The 16th Conflict Tournament​ - Game 1

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  • The 16th Conflict Tournament – A short battle report.

    Greetings, dear readers.

    There have been several instances during my time in the hobby that the call of gaming was too strong to ignore, despite my conscience saying otherwise. This was the case a couple of months back, when I was persuaded to attend Connectr’ team’s annual tournament in Gelrode, Belgium.

    These guys have been one of the most active T9A communities in Belgium, and they are known for organizing tighly run, enjoyable tournaments. It was no surprise that their event this year was the biggest yet T9A event in Belgium, with more than 60 players signed in. In the end, around 40 made the trip all the way to Gelrode (30 minutes drive from Brussels, which is practically half across Belgium).

    For this tournament I didn’t quite have the time to paint or prepare, so I went with what my gut told me to; I took the list I played at the Lille tournament, then modified it according to my post-tourney observations.

    Back then, the thing that had to go was mainly the Shapeshifter BSB, and I had noticed that I needed some more magic to make the phase a bit more consistent. With that in mind, I came up with the following:

    SmithF wrote:

    Dryad Matriarch, general, 2 spells (Druidism)
    Bladedancer BSB, Spear of Cadaron
    16 Archers, musician
    27 Forest Guard, full command, Gleaming Icon
    8 Dryads, skirmish
    5 Heath Riders (scoring)
    13 Bladedancers, Champion, Standard, Banner of Speed
    8 Bladedancers
    2 x 3 Kestrel Knights, Light Armour
    5 Briar Maidens, Champion
    2 x Treefather

    So I had to lose the Pathfinders so as to get points for the Briar Maiden wizard conclave, then I boosted some more the Bladedancers to make them into a retinue for the BSB. Since I had a big problem with scoring in Lille, I dug out the scoring Heath Riders. Finally, the Wild Huntsmen sat at the bench for once, leaving their place to a second unit of kestrels.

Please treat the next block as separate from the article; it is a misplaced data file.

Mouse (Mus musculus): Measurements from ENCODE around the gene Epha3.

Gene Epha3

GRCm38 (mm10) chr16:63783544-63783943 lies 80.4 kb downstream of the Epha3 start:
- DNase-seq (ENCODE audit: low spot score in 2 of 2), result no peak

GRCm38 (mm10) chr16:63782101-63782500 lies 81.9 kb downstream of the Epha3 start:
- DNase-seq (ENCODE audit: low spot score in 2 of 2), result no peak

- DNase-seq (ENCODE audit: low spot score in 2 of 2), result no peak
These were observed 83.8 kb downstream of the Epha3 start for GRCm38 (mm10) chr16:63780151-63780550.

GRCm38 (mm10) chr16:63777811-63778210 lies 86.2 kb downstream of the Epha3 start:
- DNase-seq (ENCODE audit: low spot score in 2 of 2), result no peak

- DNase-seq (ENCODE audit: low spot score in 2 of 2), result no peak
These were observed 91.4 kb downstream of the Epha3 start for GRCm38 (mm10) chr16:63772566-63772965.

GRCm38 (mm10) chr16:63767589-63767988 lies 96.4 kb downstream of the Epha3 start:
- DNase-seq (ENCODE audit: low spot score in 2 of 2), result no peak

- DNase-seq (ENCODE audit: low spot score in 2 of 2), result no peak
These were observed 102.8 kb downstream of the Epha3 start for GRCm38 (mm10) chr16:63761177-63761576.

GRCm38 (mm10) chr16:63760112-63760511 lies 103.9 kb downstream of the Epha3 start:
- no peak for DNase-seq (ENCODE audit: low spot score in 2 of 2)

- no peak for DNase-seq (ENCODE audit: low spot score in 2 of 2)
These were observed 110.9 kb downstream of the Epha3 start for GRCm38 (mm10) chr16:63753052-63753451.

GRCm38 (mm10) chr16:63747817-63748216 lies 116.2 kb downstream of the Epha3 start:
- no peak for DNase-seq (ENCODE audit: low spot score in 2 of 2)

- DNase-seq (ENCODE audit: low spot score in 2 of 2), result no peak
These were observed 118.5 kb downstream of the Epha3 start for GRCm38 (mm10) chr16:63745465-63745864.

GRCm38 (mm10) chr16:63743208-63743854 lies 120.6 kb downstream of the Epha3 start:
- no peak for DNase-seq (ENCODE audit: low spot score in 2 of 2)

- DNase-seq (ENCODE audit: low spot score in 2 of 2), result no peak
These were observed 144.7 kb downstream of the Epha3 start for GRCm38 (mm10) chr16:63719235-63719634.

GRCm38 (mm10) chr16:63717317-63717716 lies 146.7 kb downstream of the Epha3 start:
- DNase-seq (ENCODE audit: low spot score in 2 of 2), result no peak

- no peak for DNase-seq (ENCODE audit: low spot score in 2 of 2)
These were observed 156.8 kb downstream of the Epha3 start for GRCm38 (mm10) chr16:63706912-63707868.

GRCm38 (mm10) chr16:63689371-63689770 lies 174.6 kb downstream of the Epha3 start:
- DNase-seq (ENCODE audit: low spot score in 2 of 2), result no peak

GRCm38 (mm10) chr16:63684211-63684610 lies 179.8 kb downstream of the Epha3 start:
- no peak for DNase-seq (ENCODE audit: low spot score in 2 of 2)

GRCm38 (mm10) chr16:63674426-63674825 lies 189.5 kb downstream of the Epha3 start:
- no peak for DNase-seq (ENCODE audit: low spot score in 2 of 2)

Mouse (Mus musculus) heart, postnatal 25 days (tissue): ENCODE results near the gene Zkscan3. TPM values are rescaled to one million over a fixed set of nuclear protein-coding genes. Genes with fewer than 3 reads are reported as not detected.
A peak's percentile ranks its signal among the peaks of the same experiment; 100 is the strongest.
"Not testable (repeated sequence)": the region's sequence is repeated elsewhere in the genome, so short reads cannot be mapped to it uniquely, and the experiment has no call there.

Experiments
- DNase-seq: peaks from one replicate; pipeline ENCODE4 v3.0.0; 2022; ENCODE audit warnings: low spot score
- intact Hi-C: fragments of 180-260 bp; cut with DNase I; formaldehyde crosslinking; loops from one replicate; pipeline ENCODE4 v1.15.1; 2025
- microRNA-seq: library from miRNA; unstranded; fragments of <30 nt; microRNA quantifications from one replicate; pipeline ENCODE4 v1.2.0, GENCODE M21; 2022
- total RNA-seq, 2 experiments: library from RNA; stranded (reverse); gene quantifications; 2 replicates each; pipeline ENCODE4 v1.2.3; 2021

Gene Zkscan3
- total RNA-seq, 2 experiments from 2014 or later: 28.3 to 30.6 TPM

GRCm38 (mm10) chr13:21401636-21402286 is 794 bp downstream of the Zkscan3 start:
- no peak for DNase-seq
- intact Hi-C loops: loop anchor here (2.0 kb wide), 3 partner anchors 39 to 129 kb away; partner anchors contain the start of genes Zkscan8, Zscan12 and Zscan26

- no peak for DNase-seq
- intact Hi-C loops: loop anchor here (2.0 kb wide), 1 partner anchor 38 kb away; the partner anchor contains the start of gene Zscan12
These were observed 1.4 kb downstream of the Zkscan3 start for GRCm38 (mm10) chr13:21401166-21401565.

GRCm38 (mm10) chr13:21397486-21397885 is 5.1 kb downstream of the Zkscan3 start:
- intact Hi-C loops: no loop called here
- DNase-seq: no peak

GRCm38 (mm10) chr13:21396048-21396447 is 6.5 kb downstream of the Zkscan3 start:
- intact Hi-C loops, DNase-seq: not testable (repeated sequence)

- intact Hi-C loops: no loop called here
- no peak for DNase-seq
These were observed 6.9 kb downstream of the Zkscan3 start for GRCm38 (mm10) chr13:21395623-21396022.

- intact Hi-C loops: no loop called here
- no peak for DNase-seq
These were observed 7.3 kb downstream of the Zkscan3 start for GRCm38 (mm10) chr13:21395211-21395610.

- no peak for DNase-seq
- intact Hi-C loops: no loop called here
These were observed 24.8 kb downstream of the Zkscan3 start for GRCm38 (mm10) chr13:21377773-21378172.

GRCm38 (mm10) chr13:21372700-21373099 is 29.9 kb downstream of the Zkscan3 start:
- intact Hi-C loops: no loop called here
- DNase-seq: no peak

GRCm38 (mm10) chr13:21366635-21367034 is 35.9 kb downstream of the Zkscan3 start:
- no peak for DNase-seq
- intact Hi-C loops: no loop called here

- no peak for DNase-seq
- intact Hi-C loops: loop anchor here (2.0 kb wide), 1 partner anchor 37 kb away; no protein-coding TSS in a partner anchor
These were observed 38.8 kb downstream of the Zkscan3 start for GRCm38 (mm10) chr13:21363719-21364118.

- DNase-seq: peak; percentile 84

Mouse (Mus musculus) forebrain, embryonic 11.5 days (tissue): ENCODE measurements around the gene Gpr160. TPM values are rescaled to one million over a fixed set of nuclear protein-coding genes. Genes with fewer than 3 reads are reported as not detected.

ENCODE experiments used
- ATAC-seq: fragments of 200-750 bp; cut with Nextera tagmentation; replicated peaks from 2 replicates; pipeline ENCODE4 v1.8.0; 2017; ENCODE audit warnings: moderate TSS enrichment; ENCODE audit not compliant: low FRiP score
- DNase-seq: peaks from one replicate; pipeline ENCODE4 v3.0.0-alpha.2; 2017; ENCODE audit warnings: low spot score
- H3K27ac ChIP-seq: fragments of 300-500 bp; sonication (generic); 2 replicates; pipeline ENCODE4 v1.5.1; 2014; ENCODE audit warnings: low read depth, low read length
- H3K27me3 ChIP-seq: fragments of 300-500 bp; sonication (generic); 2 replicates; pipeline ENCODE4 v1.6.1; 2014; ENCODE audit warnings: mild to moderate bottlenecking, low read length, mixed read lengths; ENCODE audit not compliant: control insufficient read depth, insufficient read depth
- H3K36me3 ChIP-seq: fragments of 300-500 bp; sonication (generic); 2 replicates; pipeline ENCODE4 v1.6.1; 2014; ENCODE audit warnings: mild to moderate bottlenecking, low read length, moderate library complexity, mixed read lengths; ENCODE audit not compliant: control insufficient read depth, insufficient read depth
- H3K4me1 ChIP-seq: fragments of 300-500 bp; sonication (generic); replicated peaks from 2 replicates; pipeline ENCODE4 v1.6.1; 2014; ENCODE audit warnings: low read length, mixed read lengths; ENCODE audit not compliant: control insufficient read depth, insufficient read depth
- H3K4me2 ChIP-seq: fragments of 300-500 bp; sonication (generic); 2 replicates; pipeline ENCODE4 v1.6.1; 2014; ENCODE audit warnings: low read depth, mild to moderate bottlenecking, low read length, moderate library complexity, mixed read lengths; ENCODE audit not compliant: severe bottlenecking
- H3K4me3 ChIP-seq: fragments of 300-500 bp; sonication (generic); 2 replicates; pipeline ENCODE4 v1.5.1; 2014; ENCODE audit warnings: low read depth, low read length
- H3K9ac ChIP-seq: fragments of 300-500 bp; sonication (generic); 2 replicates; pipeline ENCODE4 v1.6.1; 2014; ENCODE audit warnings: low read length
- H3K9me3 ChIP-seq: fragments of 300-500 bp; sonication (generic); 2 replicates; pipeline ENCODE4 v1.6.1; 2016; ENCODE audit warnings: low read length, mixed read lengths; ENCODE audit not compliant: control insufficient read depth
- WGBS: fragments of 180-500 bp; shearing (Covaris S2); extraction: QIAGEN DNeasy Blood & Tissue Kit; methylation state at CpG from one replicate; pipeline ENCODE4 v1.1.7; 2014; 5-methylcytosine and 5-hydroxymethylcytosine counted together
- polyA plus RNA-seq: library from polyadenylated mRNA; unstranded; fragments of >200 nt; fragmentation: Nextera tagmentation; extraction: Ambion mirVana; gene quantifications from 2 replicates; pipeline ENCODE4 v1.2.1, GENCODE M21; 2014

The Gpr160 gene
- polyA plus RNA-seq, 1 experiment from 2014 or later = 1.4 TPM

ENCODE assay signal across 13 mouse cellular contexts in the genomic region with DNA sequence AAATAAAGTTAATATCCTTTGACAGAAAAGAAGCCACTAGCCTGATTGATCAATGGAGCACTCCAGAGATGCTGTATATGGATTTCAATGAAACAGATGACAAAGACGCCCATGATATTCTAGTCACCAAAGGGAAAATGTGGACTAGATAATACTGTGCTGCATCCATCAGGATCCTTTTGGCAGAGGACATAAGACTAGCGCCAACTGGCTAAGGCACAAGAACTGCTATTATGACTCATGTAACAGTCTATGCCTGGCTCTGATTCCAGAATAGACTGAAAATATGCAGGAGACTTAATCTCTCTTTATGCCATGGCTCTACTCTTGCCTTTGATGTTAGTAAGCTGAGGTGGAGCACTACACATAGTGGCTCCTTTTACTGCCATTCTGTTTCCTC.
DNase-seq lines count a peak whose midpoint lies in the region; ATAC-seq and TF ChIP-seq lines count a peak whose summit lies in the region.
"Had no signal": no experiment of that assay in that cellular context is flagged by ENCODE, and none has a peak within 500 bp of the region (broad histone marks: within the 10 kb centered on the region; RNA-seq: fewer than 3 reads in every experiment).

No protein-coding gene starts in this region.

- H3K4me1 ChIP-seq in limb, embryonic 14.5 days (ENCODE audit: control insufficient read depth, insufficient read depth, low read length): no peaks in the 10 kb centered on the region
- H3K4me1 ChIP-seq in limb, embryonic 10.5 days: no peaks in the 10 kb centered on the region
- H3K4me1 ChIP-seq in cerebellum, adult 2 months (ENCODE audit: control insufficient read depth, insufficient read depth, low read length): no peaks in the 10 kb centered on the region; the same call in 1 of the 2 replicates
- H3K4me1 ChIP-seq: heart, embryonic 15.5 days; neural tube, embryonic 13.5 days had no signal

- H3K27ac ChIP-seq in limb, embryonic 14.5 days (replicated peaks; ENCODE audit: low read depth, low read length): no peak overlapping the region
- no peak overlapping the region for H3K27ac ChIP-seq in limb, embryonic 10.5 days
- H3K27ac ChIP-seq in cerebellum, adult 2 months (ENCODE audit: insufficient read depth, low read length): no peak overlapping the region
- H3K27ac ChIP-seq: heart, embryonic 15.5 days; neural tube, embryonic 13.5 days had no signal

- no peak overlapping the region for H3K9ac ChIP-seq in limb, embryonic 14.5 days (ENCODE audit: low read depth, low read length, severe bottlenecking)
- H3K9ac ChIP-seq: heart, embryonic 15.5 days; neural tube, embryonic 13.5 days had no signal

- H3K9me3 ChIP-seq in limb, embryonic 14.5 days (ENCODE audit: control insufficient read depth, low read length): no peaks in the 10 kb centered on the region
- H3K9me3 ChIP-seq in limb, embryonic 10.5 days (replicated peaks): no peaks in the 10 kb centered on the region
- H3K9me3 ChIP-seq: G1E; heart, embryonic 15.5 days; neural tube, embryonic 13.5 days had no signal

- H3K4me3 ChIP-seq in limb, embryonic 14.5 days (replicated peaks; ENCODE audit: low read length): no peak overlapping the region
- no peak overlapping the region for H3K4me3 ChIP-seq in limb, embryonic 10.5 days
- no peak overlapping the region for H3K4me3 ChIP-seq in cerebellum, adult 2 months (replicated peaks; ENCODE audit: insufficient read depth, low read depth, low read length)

It has been a while since the games happened, and I only have few pictures per game, so I’ll make this short:

    GAME 1 – Beast Herds

    This game was against Hannes, a tournament regular with OnG: this time he had brought a rather interesting Beast Herd army:

    Hannes wrote:

    Beastlord on Razortusk Chariot, 1+/4++ save, Bluffer’s Helm, Great Weapon
    Minotaur BSB, Flail, Aaghor’s thingy, Totem bearer
    Centaur Chieftain, Impaler, Looted Booze
    2 x 10 Ambushing Wildhorns, paired weapons, throwing weapons, musician
    2 x 10 Ambushing Wildhorns, throwing weapons, musician
    2 x 10 Mongrel Raiders scouts
    3 x Raider Chariot
    1 x Razortusk Chariot
    6 Minotaurs, paired weapons, Full Command, Aether Icon
    5 Minotaurs, paired weapons, champion, standard

    So all in all a list with lots of chariots ignoring DT for forests, an unkillable chariot lord and ambushers throwing a ton of axes on turn 1. The saving grace for my army was that the opposition was extremely magic-lite.

    We got Hold the Ground and Refused Flank Deployment, and after a couple of exchanged drops my opponent dropped everything to force me to play first. The terrain heavily dictated the way I played, since the middle was occupied by a big piece of impassable terrain. A mixed blessing, since it would create bottlenecks forcing me to fight the beasts in a straight fight. In the end, I opted for rather aggressive vanguards for both Kestrels, while the Treefathers stayed close to the centre, able to move up on either side of the impassable piece depending on what the Chariot Lord did.